Tuesday, July 23, 2013

Quote of the Week

Gratitude unlocks the fullness of life.

It turns what we have into enough, and more.

It turns denial into acceptance, chaos to order, confusion to clarity.

It can turn a meal into a feast, a house into a home, a stranger into a friend.

Gratitude makes sense of our past, brings peace for today and creates a vision for tomorrow.
― Melody Beattie

Sunday, July 21, 2013

Letter to my Mother

Dear Mum,

Today I celebrate the reason for my existence on earth.

Today I celebrate the vessel God picked specially to convey me into this World.

Today I celebrate my role model, my shield, my safe haven, my sweet mother as you mark another year in your life.

To understand the song "Sweet Mother", all I need to do is look at you and the lyrics comes to life.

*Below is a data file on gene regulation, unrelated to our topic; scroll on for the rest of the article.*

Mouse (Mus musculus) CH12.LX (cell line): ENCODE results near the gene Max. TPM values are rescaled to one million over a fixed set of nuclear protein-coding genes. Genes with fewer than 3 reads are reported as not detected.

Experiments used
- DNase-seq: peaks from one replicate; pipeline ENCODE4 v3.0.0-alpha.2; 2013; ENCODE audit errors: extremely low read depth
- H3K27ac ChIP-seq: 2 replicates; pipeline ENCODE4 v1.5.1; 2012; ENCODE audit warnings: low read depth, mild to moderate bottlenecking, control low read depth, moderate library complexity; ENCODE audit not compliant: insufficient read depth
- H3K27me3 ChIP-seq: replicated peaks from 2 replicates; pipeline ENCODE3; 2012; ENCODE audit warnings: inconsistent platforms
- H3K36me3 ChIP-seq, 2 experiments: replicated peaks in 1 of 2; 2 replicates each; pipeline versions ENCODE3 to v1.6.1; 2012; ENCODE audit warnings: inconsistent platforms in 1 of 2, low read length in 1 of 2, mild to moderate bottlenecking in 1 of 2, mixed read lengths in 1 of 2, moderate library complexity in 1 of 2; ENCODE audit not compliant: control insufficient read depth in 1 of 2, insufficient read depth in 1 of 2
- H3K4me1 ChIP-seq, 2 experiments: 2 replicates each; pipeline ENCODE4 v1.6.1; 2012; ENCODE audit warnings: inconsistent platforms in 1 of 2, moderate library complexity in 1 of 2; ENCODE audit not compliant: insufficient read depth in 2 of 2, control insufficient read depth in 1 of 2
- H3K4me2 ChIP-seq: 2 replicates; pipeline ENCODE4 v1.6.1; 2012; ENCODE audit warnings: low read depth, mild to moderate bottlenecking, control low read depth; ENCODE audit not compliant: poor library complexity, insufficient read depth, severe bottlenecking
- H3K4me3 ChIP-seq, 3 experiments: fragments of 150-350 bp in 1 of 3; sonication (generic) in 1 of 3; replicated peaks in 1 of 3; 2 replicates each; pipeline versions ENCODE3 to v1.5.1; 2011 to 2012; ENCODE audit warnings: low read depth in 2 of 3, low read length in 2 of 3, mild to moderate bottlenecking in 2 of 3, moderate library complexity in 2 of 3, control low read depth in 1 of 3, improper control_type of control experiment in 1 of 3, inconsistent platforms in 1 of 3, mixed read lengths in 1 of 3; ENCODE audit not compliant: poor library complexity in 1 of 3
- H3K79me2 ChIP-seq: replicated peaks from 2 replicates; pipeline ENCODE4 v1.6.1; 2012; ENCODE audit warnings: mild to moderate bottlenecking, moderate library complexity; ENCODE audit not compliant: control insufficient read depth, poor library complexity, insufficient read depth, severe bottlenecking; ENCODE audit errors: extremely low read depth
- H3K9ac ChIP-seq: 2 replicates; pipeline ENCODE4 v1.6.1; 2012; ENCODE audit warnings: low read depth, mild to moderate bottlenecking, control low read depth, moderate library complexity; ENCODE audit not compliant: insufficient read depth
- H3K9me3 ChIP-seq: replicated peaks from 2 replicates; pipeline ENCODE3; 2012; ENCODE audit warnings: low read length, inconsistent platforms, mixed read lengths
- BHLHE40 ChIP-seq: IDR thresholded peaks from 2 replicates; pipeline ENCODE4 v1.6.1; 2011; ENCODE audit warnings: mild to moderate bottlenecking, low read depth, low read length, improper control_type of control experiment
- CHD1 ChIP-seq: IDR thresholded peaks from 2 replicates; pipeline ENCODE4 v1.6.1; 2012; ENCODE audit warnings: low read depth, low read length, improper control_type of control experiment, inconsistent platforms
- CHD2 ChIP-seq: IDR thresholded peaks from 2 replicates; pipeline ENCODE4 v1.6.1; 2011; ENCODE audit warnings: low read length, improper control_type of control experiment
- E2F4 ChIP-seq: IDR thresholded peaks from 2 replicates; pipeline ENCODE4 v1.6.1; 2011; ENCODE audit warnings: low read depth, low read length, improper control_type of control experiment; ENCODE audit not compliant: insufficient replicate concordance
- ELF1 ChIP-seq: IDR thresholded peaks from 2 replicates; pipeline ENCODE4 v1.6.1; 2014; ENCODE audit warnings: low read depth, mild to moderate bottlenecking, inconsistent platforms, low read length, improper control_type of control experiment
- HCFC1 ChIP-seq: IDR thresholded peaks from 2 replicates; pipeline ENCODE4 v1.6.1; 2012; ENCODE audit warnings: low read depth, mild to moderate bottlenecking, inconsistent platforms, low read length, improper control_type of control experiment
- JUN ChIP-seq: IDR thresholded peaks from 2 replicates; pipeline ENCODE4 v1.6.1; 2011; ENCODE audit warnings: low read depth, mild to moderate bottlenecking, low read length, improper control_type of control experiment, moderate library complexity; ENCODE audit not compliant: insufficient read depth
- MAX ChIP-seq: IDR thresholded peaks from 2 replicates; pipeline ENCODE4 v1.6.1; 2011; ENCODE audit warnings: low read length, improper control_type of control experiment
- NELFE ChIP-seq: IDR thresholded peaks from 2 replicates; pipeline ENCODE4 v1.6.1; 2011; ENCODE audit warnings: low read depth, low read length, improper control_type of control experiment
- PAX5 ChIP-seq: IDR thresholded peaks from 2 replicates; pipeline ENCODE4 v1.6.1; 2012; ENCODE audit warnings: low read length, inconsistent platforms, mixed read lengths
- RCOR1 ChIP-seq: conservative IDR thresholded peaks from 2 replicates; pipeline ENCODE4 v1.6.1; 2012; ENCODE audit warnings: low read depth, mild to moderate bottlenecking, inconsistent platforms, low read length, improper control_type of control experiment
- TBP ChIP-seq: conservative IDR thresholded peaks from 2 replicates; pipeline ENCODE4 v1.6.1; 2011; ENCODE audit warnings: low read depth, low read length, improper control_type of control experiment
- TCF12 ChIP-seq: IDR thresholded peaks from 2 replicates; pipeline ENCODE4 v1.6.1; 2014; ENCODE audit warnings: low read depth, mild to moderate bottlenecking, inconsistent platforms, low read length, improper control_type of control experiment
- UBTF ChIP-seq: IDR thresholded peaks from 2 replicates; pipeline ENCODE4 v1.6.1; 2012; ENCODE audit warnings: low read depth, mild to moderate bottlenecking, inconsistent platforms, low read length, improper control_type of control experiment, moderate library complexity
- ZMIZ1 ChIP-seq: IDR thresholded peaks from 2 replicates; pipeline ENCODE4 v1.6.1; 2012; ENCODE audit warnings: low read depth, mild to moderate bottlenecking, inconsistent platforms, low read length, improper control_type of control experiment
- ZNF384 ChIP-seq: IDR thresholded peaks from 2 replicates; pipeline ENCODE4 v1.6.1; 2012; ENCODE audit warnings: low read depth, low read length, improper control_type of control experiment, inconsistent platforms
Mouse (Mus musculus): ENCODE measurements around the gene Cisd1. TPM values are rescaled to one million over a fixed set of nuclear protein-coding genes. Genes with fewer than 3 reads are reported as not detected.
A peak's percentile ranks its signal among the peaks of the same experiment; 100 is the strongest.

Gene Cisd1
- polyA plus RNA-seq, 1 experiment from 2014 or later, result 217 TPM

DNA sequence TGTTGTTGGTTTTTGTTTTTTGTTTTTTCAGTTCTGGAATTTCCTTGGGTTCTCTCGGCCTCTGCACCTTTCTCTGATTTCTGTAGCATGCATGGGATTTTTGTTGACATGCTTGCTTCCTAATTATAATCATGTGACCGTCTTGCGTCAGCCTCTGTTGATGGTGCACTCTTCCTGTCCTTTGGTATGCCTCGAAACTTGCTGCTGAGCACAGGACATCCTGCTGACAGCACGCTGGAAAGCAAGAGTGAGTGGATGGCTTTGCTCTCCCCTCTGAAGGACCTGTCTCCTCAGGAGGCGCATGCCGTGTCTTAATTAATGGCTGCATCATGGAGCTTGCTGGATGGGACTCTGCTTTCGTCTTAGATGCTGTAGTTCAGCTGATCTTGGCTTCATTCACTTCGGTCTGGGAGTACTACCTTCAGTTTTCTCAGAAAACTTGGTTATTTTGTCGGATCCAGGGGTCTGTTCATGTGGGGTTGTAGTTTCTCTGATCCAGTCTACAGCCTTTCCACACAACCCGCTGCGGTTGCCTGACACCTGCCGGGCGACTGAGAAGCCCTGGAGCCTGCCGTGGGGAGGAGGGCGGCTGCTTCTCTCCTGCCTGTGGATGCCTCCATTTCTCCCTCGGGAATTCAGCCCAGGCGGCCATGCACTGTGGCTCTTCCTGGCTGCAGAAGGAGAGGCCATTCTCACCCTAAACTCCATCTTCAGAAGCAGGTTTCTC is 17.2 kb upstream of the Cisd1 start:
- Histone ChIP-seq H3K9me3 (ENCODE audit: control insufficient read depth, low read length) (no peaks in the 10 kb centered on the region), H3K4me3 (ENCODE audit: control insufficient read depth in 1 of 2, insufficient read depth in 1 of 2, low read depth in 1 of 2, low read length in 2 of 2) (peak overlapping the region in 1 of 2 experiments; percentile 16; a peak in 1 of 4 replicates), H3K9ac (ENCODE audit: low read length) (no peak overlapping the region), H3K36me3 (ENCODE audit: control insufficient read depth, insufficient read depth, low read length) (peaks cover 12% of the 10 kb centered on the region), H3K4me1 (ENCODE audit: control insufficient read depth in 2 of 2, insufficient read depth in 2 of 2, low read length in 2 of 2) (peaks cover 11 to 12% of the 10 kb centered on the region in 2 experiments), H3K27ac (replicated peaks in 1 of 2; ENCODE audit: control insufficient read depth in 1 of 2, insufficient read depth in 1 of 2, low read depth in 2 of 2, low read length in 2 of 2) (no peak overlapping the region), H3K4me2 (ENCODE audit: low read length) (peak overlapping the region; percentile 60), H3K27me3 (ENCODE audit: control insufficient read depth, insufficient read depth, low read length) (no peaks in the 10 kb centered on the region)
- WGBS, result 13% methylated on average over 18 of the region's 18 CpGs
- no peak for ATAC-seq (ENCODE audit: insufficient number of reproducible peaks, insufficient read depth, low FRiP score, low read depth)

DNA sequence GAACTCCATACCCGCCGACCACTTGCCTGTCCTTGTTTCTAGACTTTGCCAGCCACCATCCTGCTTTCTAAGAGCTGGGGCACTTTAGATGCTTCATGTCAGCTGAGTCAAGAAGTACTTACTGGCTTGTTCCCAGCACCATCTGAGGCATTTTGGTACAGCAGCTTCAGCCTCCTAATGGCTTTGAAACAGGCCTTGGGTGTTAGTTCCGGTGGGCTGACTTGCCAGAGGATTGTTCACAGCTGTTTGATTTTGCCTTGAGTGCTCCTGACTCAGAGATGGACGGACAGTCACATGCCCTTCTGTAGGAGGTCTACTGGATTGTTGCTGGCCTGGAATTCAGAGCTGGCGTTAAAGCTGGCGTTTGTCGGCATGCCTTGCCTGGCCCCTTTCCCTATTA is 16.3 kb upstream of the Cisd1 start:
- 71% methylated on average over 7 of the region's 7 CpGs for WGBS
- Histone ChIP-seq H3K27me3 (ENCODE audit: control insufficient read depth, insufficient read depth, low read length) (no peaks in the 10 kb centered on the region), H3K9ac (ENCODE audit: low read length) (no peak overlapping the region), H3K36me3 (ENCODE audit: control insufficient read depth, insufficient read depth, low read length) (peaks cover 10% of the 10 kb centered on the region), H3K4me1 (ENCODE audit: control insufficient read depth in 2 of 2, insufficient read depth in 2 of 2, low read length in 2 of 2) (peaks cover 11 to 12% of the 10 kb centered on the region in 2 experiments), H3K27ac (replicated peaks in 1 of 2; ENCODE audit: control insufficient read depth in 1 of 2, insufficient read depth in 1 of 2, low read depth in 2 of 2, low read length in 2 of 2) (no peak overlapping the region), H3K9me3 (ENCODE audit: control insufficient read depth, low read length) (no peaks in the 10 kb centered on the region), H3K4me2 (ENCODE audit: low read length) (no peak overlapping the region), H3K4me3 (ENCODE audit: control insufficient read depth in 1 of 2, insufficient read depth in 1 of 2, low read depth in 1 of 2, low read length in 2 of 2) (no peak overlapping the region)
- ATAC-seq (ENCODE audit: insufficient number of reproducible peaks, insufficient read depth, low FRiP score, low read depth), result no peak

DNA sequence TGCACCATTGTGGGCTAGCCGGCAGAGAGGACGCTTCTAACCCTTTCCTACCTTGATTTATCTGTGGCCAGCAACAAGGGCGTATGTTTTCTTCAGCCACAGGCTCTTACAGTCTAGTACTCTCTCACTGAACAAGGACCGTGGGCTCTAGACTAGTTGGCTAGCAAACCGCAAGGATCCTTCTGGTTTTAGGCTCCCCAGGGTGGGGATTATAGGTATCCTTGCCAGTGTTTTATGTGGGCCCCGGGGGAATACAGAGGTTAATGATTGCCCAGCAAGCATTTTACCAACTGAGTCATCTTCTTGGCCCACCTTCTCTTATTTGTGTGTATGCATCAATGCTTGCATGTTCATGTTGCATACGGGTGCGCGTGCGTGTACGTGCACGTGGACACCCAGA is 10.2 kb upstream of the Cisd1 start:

And each line reminds me of how much you sacrificed to keep I and my sister full clothed, well educated and well fed.

Looking back, now faced with my own responsibilities, I can only imagine what you went through to take care of us because even though we may not have lived in mansions and owned exotic cars, we never lacked.

We never went hungry. We were never left unclothed. We never went a day without a roof above our heads.

You struggled to get us into the best schools around, you were with us all through every process in our lives...even our first year registration in the University, lol

I can remember being so embarrassed, like really how was I supposed to prove my independence in front of my classmates after I was virtually led by my mom throughout my registration process.

The upside was that you always took away the stress that came with every new journey we had to take.

You were and still is the very protective mother hen we grew up knowing...no one messes with her chicks *big smile*.